New Tasks as a data science
As a Data Science Consultant with AWS, I am used to helping customers solve problems using machine learning. So when we started our discussion with Haufe about the AI Foundations (AIF) Program, I was immediately intrigued. On the one hand, I was excited by the motivation and technical competence of the teams at Haufe. But on the other, I wasn’t used to transferring knowledge in a classroom setting. I’m used to designing algorithms not curriculums. Preparing lectures and exercises is certainly work that I’ve never done before. Furthermore, I knew that anything we delivered needed to meet Haufe’s high bar of technical excellence.
Preparing to teach in general
In preparing AI Foundations, we at AWS began by looking at our past projects to extract those patterns, best practices, and approaches that we’ve found particularly useful elsewhere. We knew that for a curriculum to be meaningful it would need to contain insights that were directly applicable to real world problems. Our second consideration was how best to make the material relevant for Haufe. We decided that by tying the program to the business challenges that Haufe was already facing we could accomplish two goals simultaneously. First, we could transfer knowledge of general ML concepts through real-world use-cases and, second, we could create a staging ground for usable future solutions.
Preparing to teach for Haufe - co-creation
However, getting to this point took a considerable amount of planning and collaboration. The AWS and Haufe teams started by scheduling a series of deep dives and follow ups with a variety of different business leaders across the company. Through this collaboration, we were able to pinpoint exactly what initiatives were most relevant and would provide the most value. The Haufe team was instrumental in defining the scope and direction of these focuses. In the end, AIF was a co-creation. The main strength of that co-creation was the varied and thoughtful perspectives of each person on the team.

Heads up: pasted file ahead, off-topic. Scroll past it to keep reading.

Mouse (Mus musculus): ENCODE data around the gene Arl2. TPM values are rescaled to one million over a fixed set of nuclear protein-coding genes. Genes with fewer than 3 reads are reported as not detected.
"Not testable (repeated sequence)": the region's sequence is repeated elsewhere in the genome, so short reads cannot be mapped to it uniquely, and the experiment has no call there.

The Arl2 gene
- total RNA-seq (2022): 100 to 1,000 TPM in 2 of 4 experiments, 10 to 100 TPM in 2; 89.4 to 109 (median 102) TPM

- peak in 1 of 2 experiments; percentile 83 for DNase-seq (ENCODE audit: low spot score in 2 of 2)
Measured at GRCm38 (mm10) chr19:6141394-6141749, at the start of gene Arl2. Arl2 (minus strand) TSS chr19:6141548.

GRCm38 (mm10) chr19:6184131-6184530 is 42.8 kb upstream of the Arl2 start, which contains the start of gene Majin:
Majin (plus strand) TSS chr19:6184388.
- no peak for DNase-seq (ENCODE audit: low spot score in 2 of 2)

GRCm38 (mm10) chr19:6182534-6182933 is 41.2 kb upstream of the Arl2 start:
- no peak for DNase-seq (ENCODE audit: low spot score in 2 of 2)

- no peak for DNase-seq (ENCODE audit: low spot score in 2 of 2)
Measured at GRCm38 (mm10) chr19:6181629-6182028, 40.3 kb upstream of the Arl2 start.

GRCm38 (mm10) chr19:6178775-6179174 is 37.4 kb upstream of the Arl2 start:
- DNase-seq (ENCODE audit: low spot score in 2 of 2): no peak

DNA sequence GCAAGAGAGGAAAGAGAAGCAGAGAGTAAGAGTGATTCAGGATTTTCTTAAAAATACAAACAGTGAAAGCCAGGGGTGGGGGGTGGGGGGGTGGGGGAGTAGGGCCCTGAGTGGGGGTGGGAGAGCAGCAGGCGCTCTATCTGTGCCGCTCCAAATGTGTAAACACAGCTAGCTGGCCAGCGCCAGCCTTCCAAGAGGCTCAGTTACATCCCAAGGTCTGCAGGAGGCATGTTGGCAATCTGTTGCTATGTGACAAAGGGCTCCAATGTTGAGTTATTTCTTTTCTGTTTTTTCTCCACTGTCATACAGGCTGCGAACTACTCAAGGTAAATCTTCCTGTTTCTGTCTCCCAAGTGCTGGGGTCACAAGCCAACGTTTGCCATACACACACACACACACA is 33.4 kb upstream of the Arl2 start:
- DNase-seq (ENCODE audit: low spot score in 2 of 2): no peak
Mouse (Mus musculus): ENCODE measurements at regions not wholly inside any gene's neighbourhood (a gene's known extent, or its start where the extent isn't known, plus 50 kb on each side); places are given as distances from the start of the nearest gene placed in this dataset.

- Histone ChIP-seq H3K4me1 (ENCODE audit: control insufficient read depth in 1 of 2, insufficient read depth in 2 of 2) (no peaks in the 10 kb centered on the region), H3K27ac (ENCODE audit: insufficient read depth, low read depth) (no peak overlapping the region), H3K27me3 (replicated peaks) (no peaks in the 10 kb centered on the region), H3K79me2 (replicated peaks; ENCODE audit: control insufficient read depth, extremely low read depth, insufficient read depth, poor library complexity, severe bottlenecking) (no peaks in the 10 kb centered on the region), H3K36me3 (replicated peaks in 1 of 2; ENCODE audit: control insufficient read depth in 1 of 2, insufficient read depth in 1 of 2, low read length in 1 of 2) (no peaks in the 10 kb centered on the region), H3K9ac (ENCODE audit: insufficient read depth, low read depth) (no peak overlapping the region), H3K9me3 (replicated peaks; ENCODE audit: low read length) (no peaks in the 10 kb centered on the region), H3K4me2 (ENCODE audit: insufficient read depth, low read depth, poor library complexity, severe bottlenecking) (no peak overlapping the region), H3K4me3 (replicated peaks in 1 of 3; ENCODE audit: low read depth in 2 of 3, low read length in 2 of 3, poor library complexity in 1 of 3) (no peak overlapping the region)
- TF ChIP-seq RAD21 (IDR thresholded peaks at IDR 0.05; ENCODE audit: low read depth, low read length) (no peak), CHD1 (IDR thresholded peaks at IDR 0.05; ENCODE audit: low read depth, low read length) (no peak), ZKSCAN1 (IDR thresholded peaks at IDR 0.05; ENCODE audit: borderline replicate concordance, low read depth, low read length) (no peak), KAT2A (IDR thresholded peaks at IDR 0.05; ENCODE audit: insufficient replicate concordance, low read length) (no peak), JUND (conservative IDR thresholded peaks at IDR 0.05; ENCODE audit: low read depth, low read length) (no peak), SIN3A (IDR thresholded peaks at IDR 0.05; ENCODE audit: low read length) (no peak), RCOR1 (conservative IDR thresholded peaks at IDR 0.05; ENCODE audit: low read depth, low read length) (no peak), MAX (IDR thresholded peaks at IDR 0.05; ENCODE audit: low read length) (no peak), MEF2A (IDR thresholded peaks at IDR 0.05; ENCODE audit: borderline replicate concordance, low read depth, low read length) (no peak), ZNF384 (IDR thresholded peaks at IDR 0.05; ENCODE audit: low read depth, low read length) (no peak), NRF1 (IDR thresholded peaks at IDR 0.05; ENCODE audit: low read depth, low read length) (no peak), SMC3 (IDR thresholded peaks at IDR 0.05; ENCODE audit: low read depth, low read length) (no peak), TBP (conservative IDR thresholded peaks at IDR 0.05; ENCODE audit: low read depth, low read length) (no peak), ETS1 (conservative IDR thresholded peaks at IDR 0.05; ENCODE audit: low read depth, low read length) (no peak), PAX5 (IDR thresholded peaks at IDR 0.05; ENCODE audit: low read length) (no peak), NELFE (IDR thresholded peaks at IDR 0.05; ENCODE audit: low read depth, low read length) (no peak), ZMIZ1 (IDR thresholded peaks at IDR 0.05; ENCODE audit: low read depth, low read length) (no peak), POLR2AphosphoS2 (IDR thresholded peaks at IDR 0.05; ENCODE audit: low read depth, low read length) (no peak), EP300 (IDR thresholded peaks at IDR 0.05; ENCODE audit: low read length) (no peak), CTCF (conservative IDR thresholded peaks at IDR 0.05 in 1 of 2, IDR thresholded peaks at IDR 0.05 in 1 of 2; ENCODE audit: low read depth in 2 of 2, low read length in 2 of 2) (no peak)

Training done right produces successful results
From my perspective, AI Foundations was successful in many ways: it allowed engineers to branch out into a new area of technology, it fostered better communication around ML’s role in products, and it jump-started several ML initiatives across Haufe. However, in retrospect, the piece of AI Foundations that meant the most to me was the chance to collaborate with Haufe’s engineers to solve problems ranging from recommendation engines to ML driven search.
The topic of machine learning was a good selection and made a lot of sense. On the one hand ML provides us a completely new way to create products and features by leveraging ever-more-powerful, constantly-developing technology, on the other, ML has the capacity to free up resources, to streamline work and to enable engineering data-centric solutions for people, who don’t have specific domain knowledge in math and statistics. Maybe this is why machine learning has been added as a major building block to our technology strategy and why mastering machine learning is seen as a competitive must by top management.
The win-win of AI Foundations
Not only was this collaboration personally exciting, it has benefits for us at AWS as well. At AWS, we are customer obsessed. We are always trying to find ways to help customers be more effective and solve problems more easily. All our products and services are directly driven by customer feedback. Being able to understand and dive deep into the business problems at Haufe provided insight that we can use to more productively evolve the direction of these offerings.
The teachable moment - AI is accessible to many
There are many ML practitioners that like to think of machine learning as a gated community inaccessible to those that have not undergone years of rigorous training. If there is one thing that I took away from the AI Foundations initiative, it’s that this opinion couldn’t be farther from the truth. Machine learning is a tool available to anyone with the right motivation and dedication to learn to use it. This is a proposition that Haufe is proving every day as they move forward in their ML journey.
Will Mcgehee is a data scientist at AWS
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